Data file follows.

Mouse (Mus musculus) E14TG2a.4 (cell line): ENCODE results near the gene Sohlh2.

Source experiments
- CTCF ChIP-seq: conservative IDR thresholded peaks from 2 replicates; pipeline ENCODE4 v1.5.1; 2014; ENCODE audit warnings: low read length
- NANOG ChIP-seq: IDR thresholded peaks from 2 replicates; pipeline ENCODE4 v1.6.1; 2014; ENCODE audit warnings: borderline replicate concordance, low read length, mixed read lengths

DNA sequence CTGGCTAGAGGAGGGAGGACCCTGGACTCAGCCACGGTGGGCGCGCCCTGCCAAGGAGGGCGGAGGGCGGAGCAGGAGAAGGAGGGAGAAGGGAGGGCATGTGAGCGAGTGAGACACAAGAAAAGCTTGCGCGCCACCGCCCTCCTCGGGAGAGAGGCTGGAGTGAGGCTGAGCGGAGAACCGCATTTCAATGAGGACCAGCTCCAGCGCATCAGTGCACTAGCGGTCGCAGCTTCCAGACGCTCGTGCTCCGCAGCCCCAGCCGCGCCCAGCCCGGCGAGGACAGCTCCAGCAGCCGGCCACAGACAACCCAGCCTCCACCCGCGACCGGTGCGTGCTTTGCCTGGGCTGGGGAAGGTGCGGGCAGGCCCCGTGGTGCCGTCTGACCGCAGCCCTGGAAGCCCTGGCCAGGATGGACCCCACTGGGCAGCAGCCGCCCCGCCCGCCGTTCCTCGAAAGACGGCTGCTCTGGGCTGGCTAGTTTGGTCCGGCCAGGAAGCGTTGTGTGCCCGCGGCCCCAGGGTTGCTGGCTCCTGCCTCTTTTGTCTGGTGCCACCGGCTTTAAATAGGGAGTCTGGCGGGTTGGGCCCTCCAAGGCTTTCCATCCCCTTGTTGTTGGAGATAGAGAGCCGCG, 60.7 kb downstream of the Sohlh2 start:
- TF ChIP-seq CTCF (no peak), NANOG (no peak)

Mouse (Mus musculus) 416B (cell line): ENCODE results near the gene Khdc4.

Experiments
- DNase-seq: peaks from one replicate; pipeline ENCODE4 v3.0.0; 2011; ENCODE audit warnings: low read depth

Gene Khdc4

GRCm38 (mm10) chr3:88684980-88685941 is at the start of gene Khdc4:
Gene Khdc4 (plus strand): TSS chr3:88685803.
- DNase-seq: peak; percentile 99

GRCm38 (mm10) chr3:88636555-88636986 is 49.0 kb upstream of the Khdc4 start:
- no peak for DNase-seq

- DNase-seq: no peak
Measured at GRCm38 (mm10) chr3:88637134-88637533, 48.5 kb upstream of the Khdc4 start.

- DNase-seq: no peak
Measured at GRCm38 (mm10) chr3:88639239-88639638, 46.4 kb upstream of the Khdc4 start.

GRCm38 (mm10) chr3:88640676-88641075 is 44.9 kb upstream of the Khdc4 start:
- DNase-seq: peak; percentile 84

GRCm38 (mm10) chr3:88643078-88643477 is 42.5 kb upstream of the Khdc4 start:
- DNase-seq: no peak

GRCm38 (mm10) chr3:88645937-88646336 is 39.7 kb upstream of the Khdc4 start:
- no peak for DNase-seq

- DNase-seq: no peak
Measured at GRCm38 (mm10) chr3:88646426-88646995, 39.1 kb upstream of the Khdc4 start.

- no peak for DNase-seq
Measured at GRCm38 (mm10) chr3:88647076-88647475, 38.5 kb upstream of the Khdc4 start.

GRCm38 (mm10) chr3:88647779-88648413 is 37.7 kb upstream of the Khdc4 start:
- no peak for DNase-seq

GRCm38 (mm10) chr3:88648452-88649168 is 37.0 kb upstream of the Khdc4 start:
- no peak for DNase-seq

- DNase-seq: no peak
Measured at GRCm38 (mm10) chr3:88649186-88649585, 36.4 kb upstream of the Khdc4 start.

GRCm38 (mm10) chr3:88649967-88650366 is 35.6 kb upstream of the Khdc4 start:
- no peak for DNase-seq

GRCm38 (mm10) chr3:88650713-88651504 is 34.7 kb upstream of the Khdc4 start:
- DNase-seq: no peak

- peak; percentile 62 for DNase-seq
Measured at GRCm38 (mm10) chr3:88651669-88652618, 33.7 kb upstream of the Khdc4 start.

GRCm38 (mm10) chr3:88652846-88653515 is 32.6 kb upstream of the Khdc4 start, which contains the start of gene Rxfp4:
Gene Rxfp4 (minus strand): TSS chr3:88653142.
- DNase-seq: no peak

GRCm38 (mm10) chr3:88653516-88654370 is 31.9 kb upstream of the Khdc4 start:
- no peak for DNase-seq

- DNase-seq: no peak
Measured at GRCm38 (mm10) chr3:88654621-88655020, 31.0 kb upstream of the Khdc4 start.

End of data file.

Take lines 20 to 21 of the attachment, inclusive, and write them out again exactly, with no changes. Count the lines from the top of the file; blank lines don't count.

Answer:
GRCm38 (mm10) chr3:88640676-88641075 is 44.9 kb upstream of the Khdc4 start:
- DNase-seq: peak; percentile 84